Winter should be in full swing in your neck of the woods. If there’s no snow on the ground, you’ve probably at least had the pleasure of breaking a frozen water bucket or two. Life around the barn moves a little bit slower and takes just a bit longer when the cold really sets in. We here at Lighthoof want to make sure your winter months are as comfortable as possible. We’ve got some tips and the answers to a few questions to help keep your horses cozy this cold season.
When to blanket your horse?
The age old question gets mulled over when the temperatures drop every year by seasoned equestrians and newbies alike. The debate on when to, or even if you should blanket your horses is a long standing one. Blanketing is generally a personal choice, but there are a few rules to follow when it comes to layering up. Make sure if you blanket your horse when it gets chilly you have a plan to take blankets off when the day warms up. Overheating and sweating under their blankets is a health risk, one that can escalate when the temperatures go back down at night. You can blanket a wet horse, as long as they aren’t steaming, but if they’re wet, make sure you’ve got a blanket that breathes a little. If your horse is in steady work, you may consider a trace clip to help them cool down after a good ride.
How much hay to feed a horse in winter?
The general rule when it comes to freezing temps and feeding your equine friends is keeping the good eats constant. Having good quality hay in front of your horses around the clock is beneficial for a multitude of reasons. It contributes to superior gut health, helps with constant energy to combat freezing temperatures, and aids in keeping blood flowing to allow them to keep producing body heat. Some people even swear that good quality hay is better than blanketing!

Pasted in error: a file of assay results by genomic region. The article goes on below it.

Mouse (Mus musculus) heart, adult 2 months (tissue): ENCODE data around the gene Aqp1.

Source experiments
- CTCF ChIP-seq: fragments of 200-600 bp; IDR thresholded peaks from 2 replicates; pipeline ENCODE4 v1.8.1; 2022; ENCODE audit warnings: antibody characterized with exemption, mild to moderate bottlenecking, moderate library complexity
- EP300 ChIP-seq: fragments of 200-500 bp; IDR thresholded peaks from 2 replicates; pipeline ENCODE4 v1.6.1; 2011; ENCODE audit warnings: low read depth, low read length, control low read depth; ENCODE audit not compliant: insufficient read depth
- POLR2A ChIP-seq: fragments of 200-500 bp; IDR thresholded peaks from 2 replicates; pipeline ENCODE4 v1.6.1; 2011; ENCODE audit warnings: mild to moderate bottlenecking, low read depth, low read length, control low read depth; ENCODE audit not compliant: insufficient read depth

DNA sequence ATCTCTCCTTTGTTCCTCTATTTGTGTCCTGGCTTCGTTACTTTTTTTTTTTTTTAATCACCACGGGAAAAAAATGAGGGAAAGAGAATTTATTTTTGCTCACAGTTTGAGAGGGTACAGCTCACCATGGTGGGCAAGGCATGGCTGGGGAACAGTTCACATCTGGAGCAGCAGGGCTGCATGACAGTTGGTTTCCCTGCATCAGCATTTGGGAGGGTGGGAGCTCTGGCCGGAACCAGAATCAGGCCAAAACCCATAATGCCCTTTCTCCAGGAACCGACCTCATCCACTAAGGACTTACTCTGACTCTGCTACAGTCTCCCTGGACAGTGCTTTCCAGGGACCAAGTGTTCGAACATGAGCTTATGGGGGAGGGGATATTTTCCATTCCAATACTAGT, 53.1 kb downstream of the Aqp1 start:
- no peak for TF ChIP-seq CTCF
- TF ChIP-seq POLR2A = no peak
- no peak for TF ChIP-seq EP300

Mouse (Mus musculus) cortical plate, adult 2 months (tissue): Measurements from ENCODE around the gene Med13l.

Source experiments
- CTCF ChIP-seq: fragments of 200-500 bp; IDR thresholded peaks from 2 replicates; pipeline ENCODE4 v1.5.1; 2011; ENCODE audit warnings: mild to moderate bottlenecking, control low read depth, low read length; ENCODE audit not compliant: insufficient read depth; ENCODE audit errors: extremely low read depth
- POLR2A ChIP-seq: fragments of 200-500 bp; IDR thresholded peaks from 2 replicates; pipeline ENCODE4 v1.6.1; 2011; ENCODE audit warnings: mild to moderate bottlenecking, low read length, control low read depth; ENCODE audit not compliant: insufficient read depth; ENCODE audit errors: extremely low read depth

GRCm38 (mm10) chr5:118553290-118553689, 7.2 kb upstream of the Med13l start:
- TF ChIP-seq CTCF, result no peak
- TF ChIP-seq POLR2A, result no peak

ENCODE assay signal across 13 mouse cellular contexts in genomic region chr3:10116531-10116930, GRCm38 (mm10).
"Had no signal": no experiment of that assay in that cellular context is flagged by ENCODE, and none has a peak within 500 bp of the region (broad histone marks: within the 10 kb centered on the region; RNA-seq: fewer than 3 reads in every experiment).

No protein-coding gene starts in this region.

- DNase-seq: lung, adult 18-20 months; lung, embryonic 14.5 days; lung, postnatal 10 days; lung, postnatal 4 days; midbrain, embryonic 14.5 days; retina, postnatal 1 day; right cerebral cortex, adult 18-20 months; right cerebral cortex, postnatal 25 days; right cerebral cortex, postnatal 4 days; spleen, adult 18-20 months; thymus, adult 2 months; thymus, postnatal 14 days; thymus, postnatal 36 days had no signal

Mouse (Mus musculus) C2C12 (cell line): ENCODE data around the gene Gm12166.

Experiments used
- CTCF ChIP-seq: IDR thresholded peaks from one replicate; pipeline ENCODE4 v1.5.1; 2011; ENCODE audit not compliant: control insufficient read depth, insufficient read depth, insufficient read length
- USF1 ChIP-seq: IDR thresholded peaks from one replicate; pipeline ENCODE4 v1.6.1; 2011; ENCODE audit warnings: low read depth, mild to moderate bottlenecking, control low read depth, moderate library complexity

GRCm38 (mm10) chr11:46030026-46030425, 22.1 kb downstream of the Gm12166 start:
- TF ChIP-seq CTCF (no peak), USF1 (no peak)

Horses drink less in winter, right?
Wrong! In fact, access to fresh water is just as important in cold temps as it is when it’s hot out. You can find some great ideas tokeep your horse water from freezing on our Pinterest page. Make sure they’ve got access to help keep them hydrated and able to stay warm when it’s chilly.
What about exercising my horse in winter?
Just because it’s cold out doesn’t mean you shouldn’t get some riding in. Points to take into consideration when it comes to winter workouts are cooldown time, respiratory health and remembering that rule about feed and water we mentioned above. If your horse breaks a sweat, make sure you allow them ample time to cool and dry before putting them up for the night. If the temperatures are near or below freezing, consider that a hard workout means more strain on their respiratory system. Exercising your horse in winter is a great way to keep the blood pumping.
Your horse’s living space.
Not all horses are kept indoors when the snow comes, and plenty of horses do perfectly fine living outdoors, too. If you don’t have the ability to stable your horses inside for the winter, make sure your paddock has somewhere your horses can get up and out of the wet and muck, as well as a place that blocks the wind and weather. Often times, the temperatures will warm up enough during the day to begin melting any snow or frozen precipitation. Giving your horses a dry place to stand goes a long way in keeping them healthy and warm during winter months. A horse standing in mud will generally not lay down in it, especially if it’s cold out. Proper drainage and solid, stabilized ground will help keep precipitation from accumulating and allows your horses a dry place to stand. If you have a run in shed or three-sided shelter in your paddock, installing our mud management panels around this area will help achieve that mud free environment your horses will love during winter.
By keeping your horses well fed, with access to plenty of clean water and good exercise you’ll be off to a good start. Managing their living spaces and getting a horse in the mud to dry ground will make managing the colder months a little easier. Now that you have a handle on the cold,get ready for the spring thaw!